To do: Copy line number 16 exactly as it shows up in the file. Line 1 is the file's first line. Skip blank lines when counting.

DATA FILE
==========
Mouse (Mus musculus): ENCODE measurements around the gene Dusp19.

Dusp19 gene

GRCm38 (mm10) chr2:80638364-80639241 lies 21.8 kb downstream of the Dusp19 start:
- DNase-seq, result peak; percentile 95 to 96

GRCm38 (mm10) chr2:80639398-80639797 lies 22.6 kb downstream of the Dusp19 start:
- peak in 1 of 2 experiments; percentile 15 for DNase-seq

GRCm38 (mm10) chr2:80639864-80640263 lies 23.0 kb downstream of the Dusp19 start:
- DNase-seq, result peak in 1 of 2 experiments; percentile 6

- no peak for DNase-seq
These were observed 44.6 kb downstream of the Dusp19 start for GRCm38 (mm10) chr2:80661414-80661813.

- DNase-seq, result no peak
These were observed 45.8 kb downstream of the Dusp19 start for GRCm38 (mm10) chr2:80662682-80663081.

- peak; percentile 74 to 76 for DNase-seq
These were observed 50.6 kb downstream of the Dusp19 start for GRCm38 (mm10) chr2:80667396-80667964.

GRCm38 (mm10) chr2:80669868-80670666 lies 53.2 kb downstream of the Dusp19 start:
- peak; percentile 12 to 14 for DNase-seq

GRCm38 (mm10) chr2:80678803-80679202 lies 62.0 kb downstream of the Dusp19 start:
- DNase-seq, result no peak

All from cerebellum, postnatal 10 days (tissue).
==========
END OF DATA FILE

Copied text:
- peak; percentile 12 to 14 for DNase-seq